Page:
The posthumous Assassination of JFK

Note. SH.: While the Attorney General of the United States, the President’s brother, Robert F. Kennedy, was aggressively prosecuting the mob, we are asked to believe the President was, despite being barely able to walk, maintaining a reckless affair with a well-known mistress of a major principal mobster? Really? Notice any parallels to our own time?

Black-Ops. How the Deep State Buries the Memory of Presidents At Will Through Incessant Media Disinformation and Sundry Lies.

The posthumous Assassination of JFK
By James DiEugenio

On September 25, 1997, ABC used its news magazine program 20/20 to take an unusual journalistic step. In the first segment of the program, Peter Jennings took pains to discredit documents that had been about to be used by its own contracted reporter for an upcoming show scheduled for broadcast. The contracted reporter was Seymour Hersh. The documents purported to show a secret deal involving Marilyn Monroe, Sam Giancana, and President John F. Kennedy. They were to be the cornerstone of Hersh’s upcoming Little, Brown book, The Dark Side of Camelot. In fact, published reports indicate that it was these documents that caused the publisher to increase Hersh’s advance and provoke three networks to compete for a television special to hype the book. It is not surprising to any informed observer that the documents imploded. What is a bit surprising is that Hersh and ABC could have been so naive for so long. And it is ironic that ABC should use 20/20 to expose a phenomenon that it itself fueled twelve years ago.

What happened on September 25th was the most tangible manifestation of three distinct yet overlapping journalistic threads that have been furrowing into our culture since the Church Committee disbanded in 1976. Hersh’s book would have been the apotheosis of all three threads converged into one book. In the strictest sense, the convergent movements did not actually begin after Frank Church’s investigation ended. But it was at that point that what had been a right-wing, eccentric, easily dismissed undercurrent, picked up a second wind–so much so that today it is not an eccentric undercurrent at all. It is accepted by a large amount of people. And, most surprisingly, some of its purveyors are even accepted within the confines of the research community.

The three threads are these:

That the Kennedys ordered Castro’s assassination, despite the verdict of the Church Committee on the CIA’s assassination plots. As I noted last issue, the committee report could find no evidence indicating that JFK and RFK authorized the plots on Fidel Castro, Rafael Trujillo of the Dominican Republic, or Ngo Dinh Diem of South Vietnam.

That the Kennedys were really “bad boys,” in some ways as bad as Chicago mobsters or the “gentleman killers” of the CIA. Although neither JFK nor RFK was lionized by the main centers of the media while they were alive, because of their early murders, many books and articles were written afterward that presented them in a sympathetic light, usually as liberal icons. This was tolerated by the media establishment as sentimental sop until the revelations of both Watergate and the Church Committee. This “good guy” image then needed to be altered since both those crises seemed to reveal that the Kennedys were actually different than what came before them (Eisenhower and the Dulles brothers) and what came after (Nixon). Thus began a series of anti-Kennedy biographies.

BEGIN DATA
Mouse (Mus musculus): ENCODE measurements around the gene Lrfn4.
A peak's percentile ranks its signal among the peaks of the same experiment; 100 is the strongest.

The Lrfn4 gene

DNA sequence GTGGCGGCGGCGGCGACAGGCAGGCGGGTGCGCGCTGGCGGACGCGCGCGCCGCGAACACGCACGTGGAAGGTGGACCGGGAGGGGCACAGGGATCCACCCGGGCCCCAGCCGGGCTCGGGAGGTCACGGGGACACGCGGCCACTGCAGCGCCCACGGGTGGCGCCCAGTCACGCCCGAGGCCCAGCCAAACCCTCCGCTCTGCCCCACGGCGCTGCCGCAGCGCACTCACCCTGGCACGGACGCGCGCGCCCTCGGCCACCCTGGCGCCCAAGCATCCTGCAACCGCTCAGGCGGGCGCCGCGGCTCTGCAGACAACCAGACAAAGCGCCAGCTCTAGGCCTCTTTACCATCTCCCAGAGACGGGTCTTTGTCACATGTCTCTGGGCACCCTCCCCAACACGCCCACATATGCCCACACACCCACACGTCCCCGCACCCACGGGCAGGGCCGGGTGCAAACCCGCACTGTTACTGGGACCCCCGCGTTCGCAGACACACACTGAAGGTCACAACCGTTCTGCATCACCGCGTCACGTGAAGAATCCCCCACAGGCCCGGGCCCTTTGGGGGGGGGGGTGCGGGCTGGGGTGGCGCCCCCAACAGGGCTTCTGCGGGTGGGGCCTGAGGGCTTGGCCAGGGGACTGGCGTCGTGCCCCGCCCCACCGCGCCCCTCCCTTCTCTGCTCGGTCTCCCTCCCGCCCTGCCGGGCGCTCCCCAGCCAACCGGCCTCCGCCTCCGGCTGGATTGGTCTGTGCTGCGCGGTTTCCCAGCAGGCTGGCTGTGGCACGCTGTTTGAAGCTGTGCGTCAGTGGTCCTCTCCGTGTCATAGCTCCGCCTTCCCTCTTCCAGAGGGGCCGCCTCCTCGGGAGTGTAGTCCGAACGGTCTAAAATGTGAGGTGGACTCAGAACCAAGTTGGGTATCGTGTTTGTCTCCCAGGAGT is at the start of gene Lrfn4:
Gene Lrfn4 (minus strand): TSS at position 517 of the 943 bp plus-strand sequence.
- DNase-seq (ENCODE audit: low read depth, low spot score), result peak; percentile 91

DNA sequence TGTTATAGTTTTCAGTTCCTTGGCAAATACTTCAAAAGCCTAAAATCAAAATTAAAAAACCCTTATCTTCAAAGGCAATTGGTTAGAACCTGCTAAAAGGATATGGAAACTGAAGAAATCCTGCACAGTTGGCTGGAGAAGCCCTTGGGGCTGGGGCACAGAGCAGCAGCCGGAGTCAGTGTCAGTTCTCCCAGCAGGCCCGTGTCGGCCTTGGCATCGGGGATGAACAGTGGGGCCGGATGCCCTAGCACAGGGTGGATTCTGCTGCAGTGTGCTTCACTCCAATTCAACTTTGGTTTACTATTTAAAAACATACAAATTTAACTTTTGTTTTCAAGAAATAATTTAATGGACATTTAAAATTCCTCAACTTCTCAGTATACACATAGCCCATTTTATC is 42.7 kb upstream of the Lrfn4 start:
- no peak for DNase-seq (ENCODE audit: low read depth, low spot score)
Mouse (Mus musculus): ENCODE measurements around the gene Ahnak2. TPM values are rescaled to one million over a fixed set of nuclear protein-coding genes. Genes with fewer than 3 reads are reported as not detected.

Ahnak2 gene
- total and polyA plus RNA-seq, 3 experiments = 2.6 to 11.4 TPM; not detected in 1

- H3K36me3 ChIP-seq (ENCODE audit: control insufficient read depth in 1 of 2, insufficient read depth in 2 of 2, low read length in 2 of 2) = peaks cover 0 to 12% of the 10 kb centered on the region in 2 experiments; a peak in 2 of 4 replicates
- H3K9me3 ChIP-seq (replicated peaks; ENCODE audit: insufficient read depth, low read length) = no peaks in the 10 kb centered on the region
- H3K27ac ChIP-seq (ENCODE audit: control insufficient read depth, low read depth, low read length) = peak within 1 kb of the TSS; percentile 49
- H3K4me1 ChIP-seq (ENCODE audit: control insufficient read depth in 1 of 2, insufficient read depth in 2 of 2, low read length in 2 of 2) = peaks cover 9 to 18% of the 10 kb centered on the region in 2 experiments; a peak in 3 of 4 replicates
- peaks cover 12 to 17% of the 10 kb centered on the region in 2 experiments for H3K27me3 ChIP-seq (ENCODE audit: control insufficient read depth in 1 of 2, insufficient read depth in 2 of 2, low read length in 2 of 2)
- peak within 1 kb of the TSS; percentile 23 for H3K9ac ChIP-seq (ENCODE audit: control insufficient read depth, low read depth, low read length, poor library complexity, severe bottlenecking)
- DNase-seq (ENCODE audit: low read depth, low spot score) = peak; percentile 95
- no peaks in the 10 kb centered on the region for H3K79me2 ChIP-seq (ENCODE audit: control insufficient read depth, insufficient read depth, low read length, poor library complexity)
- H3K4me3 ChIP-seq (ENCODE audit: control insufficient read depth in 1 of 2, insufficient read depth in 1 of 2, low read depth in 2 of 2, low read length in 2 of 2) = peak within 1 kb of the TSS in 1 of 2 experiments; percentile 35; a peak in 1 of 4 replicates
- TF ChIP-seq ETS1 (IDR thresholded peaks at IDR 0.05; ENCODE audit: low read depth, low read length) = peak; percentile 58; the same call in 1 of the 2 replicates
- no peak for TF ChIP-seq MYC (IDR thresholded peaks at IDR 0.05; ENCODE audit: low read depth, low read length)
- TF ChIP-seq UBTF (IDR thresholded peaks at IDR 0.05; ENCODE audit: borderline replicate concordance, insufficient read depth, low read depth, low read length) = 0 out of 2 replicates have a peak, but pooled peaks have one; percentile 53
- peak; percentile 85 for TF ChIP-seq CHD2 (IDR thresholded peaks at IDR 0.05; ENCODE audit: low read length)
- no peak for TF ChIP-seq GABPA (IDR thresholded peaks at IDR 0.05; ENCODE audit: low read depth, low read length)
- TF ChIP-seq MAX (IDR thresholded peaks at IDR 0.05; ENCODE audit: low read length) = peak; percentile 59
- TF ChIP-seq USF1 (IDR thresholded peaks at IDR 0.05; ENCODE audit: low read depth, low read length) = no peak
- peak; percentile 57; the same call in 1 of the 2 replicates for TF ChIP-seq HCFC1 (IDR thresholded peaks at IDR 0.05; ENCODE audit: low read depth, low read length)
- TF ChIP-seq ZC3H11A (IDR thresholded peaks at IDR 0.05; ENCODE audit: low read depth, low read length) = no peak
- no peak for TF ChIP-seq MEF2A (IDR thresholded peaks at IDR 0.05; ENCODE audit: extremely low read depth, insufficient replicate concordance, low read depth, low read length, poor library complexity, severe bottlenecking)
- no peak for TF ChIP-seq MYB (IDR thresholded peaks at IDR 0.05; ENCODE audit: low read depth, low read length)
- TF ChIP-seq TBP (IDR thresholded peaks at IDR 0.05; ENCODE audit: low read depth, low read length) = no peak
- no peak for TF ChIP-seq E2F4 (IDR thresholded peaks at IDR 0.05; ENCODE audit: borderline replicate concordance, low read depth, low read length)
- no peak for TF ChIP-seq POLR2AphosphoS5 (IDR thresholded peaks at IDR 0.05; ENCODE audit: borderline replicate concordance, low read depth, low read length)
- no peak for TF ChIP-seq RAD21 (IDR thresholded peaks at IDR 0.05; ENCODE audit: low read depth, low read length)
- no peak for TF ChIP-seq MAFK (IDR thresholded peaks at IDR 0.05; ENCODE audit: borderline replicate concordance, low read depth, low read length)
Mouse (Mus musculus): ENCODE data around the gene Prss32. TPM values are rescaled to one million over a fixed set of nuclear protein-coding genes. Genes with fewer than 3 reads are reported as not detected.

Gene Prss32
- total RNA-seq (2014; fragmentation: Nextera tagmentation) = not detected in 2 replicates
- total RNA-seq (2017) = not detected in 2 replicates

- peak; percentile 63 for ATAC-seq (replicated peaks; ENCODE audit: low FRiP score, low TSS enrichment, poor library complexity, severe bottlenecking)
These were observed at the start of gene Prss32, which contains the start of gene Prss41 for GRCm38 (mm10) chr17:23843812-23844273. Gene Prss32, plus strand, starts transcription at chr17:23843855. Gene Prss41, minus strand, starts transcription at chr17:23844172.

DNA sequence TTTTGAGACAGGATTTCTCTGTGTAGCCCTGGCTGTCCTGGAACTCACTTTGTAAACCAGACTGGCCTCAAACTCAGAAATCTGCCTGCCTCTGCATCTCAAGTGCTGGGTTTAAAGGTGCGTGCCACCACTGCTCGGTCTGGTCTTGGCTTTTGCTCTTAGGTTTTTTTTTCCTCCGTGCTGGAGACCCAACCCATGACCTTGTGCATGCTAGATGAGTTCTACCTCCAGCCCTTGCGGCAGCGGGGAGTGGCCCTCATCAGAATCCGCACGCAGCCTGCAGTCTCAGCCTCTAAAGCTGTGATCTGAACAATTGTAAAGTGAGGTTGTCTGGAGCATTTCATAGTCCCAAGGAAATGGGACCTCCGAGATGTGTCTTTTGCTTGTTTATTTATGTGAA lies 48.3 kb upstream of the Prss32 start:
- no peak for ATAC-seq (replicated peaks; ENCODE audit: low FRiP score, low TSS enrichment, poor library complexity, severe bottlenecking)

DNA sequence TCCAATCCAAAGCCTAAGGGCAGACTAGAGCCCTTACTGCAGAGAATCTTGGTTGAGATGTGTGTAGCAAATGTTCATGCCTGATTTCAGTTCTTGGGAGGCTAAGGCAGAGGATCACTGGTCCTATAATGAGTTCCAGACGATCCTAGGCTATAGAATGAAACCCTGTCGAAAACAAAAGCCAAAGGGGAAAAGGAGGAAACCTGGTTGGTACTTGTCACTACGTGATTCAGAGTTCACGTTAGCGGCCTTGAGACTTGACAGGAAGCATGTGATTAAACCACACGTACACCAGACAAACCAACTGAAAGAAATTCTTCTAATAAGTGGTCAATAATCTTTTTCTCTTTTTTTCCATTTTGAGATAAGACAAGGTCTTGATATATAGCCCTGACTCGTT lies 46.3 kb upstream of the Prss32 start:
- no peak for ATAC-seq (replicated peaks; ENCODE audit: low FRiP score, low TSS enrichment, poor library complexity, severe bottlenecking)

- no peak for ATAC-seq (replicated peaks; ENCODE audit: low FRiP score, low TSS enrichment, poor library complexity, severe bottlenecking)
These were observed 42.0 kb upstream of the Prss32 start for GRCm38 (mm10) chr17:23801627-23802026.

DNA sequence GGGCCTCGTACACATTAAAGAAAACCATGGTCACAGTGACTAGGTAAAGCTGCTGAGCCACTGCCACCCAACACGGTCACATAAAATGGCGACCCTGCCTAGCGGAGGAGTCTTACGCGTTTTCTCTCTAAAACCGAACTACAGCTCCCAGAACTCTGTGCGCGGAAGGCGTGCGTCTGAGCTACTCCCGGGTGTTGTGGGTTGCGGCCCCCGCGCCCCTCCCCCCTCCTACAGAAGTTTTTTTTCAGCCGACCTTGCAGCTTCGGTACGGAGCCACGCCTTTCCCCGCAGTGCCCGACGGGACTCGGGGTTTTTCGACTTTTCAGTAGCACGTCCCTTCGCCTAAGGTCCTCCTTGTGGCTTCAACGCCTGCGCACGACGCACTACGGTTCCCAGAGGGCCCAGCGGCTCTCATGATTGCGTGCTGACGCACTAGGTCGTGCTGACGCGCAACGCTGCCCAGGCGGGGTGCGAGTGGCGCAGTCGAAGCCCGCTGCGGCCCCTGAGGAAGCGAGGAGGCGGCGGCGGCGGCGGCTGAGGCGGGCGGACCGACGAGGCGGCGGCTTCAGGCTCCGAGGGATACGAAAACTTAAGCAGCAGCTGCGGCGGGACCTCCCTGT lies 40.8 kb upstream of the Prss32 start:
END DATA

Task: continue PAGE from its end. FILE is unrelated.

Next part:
That Marilyn Monroe’s death was somehow ordained by her “involvement” with the Kennedy “bad boys.” Again, this was at first a rather peculiar cottage industry. But around the time of Watergate and the Church Committee it was given a lift, and going back to a 1964 paradigm, it combined elements of the first two movements into a Gothic (some would say grotesque) right-wing propaganda tract which is both humorous and depressing in its slanderous implications, and almost frightening in its political and cultural overtones. Egged on by advocates of Judith Exner (e.g. Liz Smith and Tony Summers), this political and cultural time bomb landed in Sy Hersh’s and ABC’s lap. When it blew up, all parties went into a damage control mode, pointing their fingers at each other. As we examine the sorry history of all three industries, we shall see that there is plenty of blame (and shame) to be shared. And not just in 1997. …Continue

What changed on November 22, 1963 besides everything?

Who’s the boss?

Jim DiEugenio is the author of Destiny Betrayed, about the Garrison investigation of the Kennedy assassination, first published in 1992, with a second, greatly revised edition issued in 2012; and Reclaiming Parkland, published in 2013, reprinted in expanded form in 2016, and then reissued with additional material in 2018 as The JFK Assassination: The Evidence Today, which offers a detailed critical examination of the Warren Commission’s evidence and conclusions as presented by Vincent Bugliosi’s Reclaiming History, along with an analysis of the CIA’s influence in Hollywood.

He is also the co-author and editor of The Assassinations: Probe Magazine on JFK, MLK, RFK and Malcolm X. He co-edited Probe Magazine from 1993-2000 and was a guest commentator on the anniversary issue of the Oliver Stone summary film JFK re-released by Warner Brothers in 2013.

Jim, who has an MA in Contemporary American History from California State University Northridge, is also a specialist in the history and theory of cinema, and has written numerous film reviews; he is a frequent contributor at Robert Parry’s Consortium News. He has appeared as guest on numerous talk shows, and is a regular on Len Osanic’s BlackOp Radio.

Jim has recently retired from thirty years as a professional educator